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As far as I know, this is the process of establishing a TLS connection between a client and a web server:

  1. Client sends a TLS request (using a packet called Client Hello) to the server.
  2. Server answers to the request with a Server Hello and a Certificate.
  3. Client verifies the certificate using public key of the certificate's signer CA and if everything was okay with the certificate, then the client extract server's public key from it.
  4. Client generate a random number as symmetric cryptography key and encrypt this key with server's public key and sends it to the server.
  5. Server decrypts the received data using his private key and extract that symmetric key.
  6. Client and server start an encrypted communication using that symmetric key.

The question is that what is the usage of Diffie Hellman in above process?

If there is no usage of Diffie Hellman in above process, then what does meaning of following lines in Client Hello and Server Hello of a TLS connection:

Client Hello suggests some cipher suites: enter image description here

Server Hello selects TLS ECDHE RSA ...: enter image description here

marked as duplicate by Mike Ounsworth, Stephane, Steffen Ullrich tls Apr 27 '17 at 10:04

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  • 1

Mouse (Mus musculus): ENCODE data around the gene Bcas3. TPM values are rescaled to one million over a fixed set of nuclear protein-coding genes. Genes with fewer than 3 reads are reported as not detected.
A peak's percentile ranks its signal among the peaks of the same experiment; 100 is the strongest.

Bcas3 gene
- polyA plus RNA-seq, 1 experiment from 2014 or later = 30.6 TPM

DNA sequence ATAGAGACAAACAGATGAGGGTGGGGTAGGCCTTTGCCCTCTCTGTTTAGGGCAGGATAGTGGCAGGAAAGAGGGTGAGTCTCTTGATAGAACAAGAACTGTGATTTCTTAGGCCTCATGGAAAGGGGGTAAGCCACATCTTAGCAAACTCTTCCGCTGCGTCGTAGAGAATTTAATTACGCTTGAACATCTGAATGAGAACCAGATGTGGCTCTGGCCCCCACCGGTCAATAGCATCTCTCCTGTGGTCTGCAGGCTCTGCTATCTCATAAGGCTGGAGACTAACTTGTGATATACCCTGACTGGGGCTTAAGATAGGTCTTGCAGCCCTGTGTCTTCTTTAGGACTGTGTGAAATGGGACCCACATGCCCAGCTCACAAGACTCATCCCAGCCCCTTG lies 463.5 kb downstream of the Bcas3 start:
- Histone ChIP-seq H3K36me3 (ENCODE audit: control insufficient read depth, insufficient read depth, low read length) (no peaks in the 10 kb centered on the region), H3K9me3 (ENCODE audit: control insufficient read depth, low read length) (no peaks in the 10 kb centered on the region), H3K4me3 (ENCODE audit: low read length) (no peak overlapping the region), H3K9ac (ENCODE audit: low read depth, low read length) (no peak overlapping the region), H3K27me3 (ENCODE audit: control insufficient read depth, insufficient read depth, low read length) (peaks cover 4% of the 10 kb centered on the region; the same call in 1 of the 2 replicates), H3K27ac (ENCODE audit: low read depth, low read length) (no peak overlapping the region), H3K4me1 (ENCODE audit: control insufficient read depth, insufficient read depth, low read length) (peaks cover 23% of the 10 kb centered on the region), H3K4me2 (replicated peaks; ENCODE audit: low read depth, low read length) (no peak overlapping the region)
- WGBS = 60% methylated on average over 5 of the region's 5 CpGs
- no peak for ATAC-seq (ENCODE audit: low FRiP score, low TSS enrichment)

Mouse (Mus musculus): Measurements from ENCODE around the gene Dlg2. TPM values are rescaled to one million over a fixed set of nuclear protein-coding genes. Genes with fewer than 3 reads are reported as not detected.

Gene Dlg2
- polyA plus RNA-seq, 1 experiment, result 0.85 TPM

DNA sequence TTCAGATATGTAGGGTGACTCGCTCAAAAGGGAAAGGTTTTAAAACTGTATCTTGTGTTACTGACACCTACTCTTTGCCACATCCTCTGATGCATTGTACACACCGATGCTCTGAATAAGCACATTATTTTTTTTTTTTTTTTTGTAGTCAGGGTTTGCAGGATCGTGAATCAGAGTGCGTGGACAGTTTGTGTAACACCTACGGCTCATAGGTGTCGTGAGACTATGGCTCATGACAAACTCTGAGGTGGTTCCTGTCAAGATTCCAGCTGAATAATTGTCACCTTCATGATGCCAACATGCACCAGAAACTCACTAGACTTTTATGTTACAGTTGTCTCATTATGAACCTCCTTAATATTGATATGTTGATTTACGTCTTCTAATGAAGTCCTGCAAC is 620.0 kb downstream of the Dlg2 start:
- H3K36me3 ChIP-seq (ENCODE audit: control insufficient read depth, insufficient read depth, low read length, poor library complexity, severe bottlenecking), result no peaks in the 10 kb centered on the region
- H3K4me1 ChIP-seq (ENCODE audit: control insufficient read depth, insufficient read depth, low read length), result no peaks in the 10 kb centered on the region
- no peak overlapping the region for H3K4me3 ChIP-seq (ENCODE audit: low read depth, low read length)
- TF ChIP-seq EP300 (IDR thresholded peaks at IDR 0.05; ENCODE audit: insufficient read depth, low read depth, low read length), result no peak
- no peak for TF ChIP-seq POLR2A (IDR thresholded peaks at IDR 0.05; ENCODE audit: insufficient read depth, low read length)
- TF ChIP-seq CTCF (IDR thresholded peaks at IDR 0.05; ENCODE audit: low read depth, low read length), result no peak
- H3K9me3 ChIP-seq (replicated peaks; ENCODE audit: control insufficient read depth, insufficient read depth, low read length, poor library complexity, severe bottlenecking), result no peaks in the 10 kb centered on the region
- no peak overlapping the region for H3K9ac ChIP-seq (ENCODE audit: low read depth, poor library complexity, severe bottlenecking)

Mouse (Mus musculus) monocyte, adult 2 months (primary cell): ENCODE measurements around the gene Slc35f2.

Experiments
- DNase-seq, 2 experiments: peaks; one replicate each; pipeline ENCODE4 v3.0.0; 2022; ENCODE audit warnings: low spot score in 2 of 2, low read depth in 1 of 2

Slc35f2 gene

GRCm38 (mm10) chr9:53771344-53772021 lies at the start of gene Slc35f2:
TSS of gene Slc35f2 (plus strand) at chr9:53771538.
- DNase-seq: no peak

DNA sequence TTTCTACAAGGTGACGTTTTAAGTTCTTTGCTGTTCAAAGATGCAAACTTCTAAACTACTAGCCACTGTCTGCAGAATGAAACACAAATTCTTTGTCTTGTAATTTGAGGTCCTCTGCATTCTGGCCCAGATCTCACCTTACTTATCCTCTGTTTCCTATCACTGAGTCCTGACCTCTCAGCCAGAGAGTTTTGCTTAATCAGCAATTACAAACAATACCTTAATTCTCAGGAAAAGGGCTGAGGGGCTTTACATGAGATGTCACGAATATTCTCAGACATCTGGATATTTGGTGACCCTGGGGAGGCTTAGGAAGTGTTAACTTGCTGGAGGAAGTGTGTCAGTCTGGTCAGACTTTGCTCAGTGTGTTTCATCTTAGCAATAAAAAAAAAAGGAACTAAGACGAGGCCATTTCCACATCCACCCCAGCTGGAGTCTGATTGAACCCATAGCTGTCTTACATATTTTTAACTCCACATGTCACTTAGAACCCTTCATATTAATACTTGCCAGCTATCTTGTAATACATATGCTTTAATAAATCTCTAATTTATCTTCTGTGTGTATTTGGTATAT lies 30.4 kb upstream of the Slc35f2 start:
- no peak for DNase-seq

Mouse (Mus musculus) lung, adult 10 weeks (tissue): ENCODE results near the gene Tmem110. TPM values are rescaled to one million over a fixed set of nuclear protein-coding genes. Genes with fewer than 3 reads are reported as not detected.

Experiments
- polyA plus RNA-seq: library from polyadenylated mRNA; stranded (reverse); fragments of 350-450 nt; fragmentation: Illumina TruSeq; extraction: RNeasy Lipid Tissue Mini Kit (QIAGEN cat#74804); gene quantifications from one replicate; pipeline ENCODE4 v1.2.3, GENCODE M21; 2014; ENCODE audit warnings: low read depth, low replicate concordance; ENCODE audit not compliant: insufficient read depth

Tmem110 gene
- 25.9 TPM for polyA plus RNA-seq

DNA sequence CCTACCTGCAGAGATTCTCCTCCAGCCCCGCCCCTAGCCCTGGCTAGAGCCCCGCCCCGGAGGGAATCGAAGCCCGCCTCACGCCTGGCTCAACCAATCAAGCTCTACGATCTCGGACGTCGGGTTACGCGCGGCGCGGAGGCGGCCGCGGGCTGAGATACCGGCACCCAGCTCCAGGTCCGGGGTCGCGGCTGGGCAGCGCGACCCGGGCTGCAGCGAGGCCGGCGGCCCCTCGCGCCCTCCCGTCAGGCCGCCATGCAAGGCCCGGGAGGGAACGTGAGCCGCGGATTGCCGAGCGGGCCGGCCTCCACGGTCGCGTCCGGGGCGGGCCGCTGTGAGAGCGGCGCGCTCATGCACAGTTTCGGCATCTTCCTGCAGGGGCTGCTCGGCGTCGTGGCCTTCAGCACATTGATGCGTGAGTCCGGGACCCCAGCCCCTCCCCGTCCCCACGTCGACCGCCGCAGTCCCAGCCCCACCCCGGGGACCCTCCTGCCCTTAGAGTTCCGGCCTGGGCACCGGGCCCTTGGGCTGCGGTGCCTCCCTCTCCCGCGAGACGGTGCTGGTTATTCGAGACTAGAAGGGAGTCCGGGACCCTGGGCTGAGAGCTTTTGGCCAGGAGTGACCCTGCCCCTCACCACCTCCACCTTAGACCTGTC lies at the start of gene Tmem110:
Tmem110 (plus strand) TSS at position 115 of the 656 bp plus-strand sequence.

What you describe does not involve Diffie-Hellman key exchange but is somewhat related to how RSA key exchange works (but does not describe it exactly). But your pictures show use of a (EC)DH cipher, i.e. use of Diffie-Hellman key exchange. Which means what you describe and what you show in the picture are two different things. – Steffen Ullrich Apr 27 '17 at 7:15
  • @SteffenUllrich Where can I find a good description for what happens in the pictures that I added to the question? – Abraham Apr 27 '17 at 8:40
  • @SteffenUllrich So, for TLS communication we have different ways of key exchange. One is RSA key exchange (that I described above) and one is Diffie Hellman, right? (Is there any other way?) – Abraham Apr 27 '17 at 8:42
  • @Abraham: I recommend to have a closer look at How does SSL/TLS work?. The answers there are very detailed and should hopefully answer your question. – Steffen Ullrich Apr 27 '17 at 10:03